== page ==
Charlotte School of Law

Charlotte School of Law [On Probation]
201 S. College Street
Suite 400
Charlotte, NC 28244

Law School Pro Bono Programs

Contact Information

Experiential Education Department
Charlotte School of Law

Category Type

Pro Bono Graduation Requirement Program

Description of Programs

All Charlotte Law students must complete fifty (50) or more Pro Bono hours before graduation. Students who excel at pro bono service are recognized with Pro Bono Hours Distinction at Graduation.

Location of Programs

With the Clinical and Externship Programs


Volunteer law school students help promote the program as law school Pro Bono Student Ambassadors


In Clinic Budget

Student Run Pro Bono Groups/Specialized Law Education Projects

Innocence Project: At Charlotte School of Law this Charlotte Law student group works with the North Carolina enter on Actual Innocence, a non-profit agency that coordinates the Innocence Projects at each of North Carolinas law schools. Through these projects, students benefit from the opportunity to review and assist in the investigation of innocence claims made by North Carolina inmates.

Guardian ad Litem (GAL): A Guardian ad Litem is a trained community volunteer who is appointed by a district court judge to investigate and determine the needs of abused and neglected children petitioned into the court system by the Department of Social Services. The GAL makes independent recommendations to the court for services which focus on the needs of each child. After completing the required training, students will be certified as a GAL. Many Charlotte Law students have completed their GAL training with the Mecklenburg County Guardian ad Litem Program.

Self-Serve Center Group Project: The Charlotte Law Self-Serve Center Student Group Project works with the 26th Judicial District Self-Serve Center at the Mecklenburg County Courthouse. Charlotte Law students are trained to help educate members of the community about the steps required to file family law and Landlord-Tenant cases pro se (self-represented). Charlotte Law students are supervised by local attorneys and trained by Mr. Darwin Rice of the Self-Serve Center. The North Carolina Bar Associations Public Service Advisory Committee recognized Charlotte Laws Self-Serve Center Group Project with its 2009 NCBA Pro Bono Law Student Project Award.

Street Law: The Charlotte Law Student Group of Street Law, an innovative public law clinical program began at Georgetown Law in 1972, has worked with young people in Mecklenburg County for several years. The idea for Street Law was cultivated by law students, and several decades later, Street Law, Inc. continues its close relationship with the legal community. Street Law provides lawyers, law students, paralegals, and judges with programs, professional development opportunities, and publications to enable them to teach practical law in their communities and schools.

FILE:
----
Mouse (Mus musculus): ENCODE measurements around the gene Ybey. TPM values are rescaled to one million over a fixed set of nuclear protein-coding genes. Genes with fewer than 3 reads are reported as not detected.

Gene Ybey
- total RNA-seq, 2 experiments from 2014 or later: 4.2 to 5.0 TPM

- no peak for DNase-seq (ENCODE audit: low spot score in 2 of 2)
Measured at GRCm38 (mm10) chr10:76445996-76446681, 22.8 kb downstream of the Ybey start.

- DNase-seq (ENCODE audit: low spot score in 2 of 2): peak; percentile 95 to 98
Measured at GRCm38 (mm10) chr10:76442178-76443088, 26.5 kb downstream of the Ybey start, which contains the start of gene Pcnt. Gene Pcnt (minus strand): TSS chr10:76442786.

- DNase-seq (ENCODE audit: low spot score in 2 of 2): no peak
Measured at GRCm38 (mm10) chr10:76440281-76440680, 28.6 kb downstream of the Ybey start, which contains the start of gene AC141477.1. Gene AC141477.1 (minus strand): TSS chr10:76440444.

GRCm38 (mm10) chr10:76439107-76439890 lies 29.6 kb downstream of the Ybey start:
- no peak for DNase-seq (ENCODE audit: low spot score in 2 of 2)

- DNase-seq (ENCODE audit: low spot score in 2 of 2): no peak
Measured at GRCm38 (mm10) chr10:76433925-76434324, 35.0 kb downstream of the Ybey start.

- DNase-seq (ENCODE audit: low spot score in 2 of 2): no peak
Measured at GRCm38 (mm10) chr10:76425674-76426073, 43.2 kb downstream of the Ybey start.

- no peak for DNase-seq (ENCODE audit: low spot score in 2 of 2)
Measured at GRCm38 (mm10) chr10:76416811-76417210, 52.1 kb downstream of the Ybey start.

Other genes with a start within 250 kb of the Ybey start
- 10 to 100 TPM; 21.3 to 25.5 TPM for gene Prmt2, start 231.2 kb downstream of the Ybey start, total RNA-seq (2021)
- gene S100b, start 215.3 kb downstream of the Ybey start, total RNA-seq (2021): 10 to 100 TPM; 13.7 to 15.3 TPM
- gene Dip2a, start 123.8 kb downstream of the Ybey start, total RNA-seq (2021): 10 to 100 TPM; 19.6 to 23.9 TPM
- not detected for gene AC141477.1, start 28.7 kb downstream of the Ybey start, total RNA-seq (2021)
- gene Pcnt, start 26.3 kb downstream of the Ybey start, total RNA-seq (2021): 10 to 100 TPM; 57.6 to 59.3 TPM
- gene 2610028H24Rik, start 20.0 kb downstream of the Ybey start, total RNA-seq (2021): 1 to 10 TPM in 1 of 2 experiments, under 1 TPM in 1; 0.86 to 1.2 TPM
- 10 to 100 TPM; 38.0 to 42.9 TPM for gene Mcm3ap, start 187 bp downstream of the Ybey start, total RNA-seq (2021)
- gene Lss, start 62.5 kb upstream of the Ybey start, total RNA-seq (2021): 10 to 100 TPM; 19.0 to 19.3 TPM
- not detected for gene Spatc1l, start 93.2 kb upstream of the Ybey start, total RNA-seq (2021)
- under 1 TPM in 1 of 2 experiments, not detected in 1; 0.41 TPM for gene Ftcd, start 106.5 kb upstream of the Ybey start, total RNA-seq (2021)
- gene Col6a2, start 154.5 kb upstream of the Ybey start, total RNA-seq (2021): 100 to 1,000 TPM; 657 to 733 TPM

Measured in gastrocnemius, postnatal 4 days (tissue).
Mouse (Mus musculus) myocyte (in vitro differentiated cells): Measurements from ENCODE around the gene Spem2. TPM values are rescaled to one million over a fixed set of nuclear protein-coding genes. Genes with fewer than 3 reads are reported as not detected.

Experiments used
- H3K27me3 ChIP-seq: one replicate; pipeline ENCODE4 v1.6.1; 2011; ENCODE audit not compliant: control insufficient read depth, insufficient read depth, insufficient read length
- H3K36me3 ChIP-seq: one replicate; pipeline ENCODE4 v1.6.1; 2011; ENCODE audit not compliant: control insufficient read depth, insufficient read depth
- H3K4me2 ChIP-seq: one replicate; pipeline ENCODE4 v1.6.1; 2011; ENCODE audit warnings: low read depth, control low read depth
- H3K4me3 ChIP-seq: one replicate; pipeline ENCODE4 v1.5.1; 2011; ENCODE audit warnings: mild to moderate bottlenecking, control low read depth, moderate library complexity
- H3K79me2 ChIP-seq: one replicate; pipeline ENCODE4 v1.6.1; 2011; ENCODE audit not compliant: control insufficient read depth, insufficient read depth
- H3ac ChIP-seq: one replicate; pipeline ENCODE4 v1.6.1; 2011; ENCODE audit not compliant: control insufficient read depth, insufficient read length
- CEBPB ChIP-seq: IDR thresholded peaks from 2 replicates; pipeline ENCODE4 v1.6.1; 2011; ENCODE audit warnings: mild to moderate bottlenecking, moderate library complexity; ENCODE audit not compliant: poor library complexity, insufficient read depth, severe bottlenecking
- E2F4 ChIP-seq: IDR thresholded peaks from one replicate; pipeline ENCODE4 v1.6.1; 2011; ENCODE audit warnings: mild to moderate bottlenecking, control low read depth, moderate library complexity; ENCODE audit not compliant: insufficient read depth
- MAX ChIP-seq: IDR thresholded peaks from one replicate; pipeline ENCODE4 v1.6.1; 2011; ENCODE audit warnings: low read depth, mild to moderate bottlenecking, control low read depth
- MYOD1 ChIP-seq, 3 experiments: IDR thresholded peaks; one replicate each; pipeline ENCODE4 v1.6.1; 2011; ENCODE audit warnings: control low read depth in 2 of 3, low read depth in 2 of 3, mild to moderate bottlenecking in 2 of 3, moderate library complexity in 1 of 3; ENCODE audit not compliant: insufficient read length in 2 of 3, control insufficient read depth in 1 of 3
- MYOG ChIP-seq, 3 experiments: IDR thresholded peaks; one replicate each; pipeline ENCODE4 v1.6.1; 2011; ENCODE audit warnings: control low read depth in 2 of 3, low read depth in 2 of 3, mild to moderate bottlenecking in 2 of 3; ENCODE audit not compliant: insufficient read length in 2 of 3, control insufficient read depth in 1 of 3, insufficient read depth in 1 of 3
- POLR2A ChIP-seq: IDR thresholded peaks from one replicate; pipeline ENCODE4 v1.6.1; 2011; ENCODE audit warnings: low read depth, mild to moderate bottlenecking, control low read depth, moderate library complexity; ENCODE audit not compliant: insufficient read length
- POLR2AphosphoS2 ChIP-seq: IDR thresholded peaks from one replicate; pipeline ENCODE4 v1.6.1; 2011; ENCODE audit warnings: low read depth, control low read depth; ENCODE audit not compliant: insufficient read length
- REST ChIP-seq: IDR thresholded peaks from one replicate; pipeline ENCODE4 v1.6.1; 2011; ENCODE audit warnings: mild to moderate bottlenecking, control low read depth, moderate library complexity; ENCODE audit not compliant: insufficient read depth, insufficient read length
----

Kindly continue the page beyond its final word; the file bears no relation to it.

Faculty and Administrative Pro Bono

Faculty Members are encouraged to pursue Pro Bono work in the community and are evaluated on service as part of their annual review. Annually, an Access to Justice Faculty Award is presented to a Faculty member who best exemplifies the pro bono ethic of the legal profession through personal service and through engaging students in service, teaching them the importance of the professions obligation to meet the unmet legal needs of the poor and disadvantaged.


Law Students completing (50-149) Pro Bono hours at time of graduation receive Pro Bono Honors certificate and notation on transcript. Pro Bono High Honors (150-249hrs) and Pro Bono Highest Honors (250+hours) are also awarded. Annual Public Service Recognition Event held in Spring Semester, which includes announcement of Pro Bono Student and Faculty Member of the year awards.

Community Service

All Charlotte Law students are required to engage in at least 10 hours of non-legal community service prior to graduation. Pro bono service may count towards this requirement. An annual Community Service Award is presented to a Charlotte Law student for exceptional work in the community.

Experiential Education Department
Charlotte School of Law

Law School Public Interest Programs

Contact Information

Carol Turowski
Associate Professor and Director of Clinical Programs
Charlotte School of Law
1300 South Boulevard, Suite K
Charlotte, NC 28203
P: (704) 808-4993 (Direct)

Public Interest Clinics

Civil Rights Clinic
Students work on state and federal civil rights issues that affect the community such as voting rights, complaints filed with the Civilian Complaint Review Board, 1983 actions and, most recently, a brief regarding discovery in federal cases that was filed with the 4th Circuit Court of Appeals.

Community Economic Development Clinic
Charlotte School of Law's Community Economic Development Clinic teaches students to utilize transactional legal skills to promote community revitalization.

Criminal Justice Clinic
The Criminal Justice Clinic introduces students to the substantive study of criminal law and procedure through the direct representation of indigent clients charged with misdemeanor criminal offenses. Students are responsible for all aspects of representing clients in the District Court of Mecklenburg County located in uptown Charlotte.